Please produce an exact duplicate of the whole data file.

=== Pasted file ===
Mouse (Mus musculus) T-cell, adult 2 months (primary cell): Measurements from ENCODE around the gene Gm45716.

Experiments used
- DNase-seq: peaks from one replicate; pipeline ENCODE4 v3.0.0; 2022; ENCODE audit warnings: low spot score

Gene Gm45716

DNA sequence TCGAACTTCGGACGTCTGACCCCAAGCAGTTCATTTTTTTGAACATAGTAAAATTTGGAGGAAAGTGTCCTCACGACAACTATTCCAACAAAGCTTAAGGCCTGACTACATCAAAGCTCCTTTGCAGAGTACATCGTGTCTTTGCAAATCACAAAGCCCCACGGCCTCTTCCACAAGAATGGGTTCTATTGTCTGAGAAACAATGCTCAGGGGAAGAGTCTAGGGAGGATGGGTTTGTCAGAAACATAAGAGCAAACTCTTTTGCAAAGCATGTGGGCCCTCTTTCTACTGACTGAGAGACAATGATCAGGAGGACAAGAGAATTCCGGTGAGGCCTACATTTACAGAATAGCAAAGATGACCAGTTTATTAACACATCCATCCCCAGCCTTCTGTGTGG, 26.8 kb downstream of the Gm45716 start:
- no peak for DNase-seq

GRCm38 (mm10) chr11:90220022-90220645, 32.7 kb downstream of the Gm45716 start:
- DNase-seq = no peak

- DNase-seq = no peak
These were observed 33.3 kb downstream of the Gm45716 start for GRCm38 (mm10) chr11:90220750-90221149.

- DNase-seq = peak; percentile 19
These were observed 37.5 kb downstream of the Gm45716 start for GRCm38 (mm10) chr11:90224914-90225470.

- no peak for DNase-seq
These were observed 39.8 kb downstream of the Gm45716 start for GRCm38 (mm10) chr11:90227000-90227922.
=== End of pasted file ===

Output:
Mouse (Mus musculus) T-cell, adult 2 months (primary cell): Measurements from ENCODE around the gene Gm45716.

Experiments used
- DNase-seq: peaks from one replicate; pipeline ENCODE4 v3.0.0; 2022; ENCODE audit warnings: low spot score

Gene Gm45716

DNA sequence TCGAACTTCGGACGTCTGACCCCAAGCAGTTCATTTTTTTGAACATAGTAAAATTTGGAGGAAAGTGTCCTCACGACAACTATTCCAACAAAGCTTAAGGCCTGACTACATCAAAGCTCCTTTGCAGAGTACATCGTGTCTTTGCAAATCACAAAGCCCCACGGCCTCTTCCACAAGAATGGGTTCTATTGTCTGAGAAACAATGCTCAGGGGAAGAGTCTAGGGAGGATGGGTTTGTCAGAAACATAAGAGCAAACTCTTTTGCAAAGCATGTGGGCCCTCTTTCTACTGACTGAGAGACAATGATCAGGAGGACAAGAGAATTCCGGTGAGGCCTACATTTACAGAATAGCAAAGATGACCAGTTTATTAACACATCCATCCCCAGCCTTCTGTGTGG, 26.8 kb downstream of the Gm45716 start:
- no peak for DNase-seq

GRCm38 (mm10) chr11:90220022-90220645, 32.7 kb downstream of the Gm45716 start:
- DNase-seq = no peak

- DNase-seq = no peak
These were observed 33.3 kb downstream of the Gm45716 start for GRCm38 (mm10) chr11:90220750-90221149.

- DNase-seq = peak; percentile 19
These were observed 37.5 kb downstream of the Gm45716 start for GRCm38 (mm10) chr11:90224914-90225470.

- no peak for DNase-seq
These were observed 39.8 kb downstream of the Gm45716 start for GRCm38 (mm10) chr11:90227000-90227922.